There is no doubt that there is a lot of misunderstanding in the church about nature and function of elders. Because most Baptist churches don’t use the title “Elder” for their leaders, many are suspicious of the title. Many assume that only Presbyterian churches have elders and that it is simply not “Baptist” to have elders. This view is wrong for at least two reasons. First, historically Baptist churches used the title “elders.” Second, because New Testament churches had elders, we should not be afraid to embrace the term. The term itself, however, is not the most important aspect. Rather, the qualifications and duties are the more important aspects.

So, why should a church have elders?

This can be answered at a couple different levels. In my book, 40 Questions about Elders of Deacons (Kregel, 2008), I sought to answer the most important and relevant questions regarding the two offices of elders and deacons. This book was written primarily for pastors and church leaders.

My book Why Elders? A Biblical and Practical Guide for Church Members is a summary of that work in a concise and condensed format focusing on why every church should have elders. This book was written primarily for church members. The question, “why elders?” is answered in four main chapters: (1) It is the pattern of the New Testament Church; (2) It provides help and accountability for a pastor; (3) It produces a healthier church; and (4) It promotes the biblical role of deacons. These four reasons are my answers here.

What about deacons? How do their ministries interrelate with that of pastor and elder?

The role of the deacons is not to lead the church but to serve the church. Elders or pastors are the leaders and are given the role of shepherding and teaching or preaching. Deacons, on the other hand, are given the role of taking care of the physical and logistically needs of the church so that the elders can concentrate on their primary calling. In many churches today, deacons function more like elders than deacons. Part of the reason deacons are involved in leading the church is because churches don’t have a plurality of elders. Without a plurality of elders, the church is led by a single pastor. In order to avoid giving this single pastor sole authority over the church, the role of deacons has shifted from the biblical model. But when elders are functioning properly in the church, deacons can likewise effectively serve the church.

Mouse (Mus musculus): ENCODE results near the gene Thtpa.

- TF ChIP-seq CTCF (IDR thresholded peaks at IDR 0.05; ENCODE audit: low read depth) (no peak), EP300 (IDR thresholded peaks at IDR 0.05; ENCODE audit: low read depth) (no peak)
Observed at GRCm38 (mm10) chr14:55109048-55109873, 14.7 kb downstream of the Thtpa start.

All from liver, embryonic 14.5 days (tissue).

Questions, Questions, Questions: Why You Should Read Ben Merkle’s New Series

For those of you who were not aware, Kregel Academic & Professional has launched a new series of books edited by Southeastern’s own Ben Merkle. The 40 Questions series is unique in that each book in the series provides (1) a comprehensive summary of its subject; (2) while breaking the subject matter into short chapters (5-10 pages); (3) allowing the reader to find the answers to commonly asked questions without having to read the entire book. The books are written by competent and respected scholars, but are written primarily for the church rather than the academy.

The first book, 40 Questions about Elders and Deacons (2008), was written by Merkle himself. [Merkle is also the author of Why Elders? A Biblical & Practical Guide for Church Members (Kregel, 2009).] The second release is 40 Questions about Interpreting the Bible (2010), by Rob Plummer. Forthcoming volumes are 40 Questions about Creation and Evolution, by Southeastern professors Kenneth Keathley and Mark Rooker; 40 Questions about Election and Atonement, by Bruce Ware; 40 Questions about the End Times, Eckhard Schnabel; 40 Questions about Worship, by David Nelson; and 40 Questions about Christians and the Law; Thomas R. Schreiner.

While I’m at it, if you are a prospective college student, seminary student, or Ph.D. candidate, allow me to invite you to come study under Dr. Merkle at Southeastern Baptist Theological Seminary. He is Associate Professor of New Testament and Greek here at Southeastern. He earned his M.Div. from Westminster Theological Seminary and his Ph.D. from Southern. Before coming to Southeastern, he taught at Cathedral Bible College, Southern Seminary, and Malaysia Baptist Theological Seminary.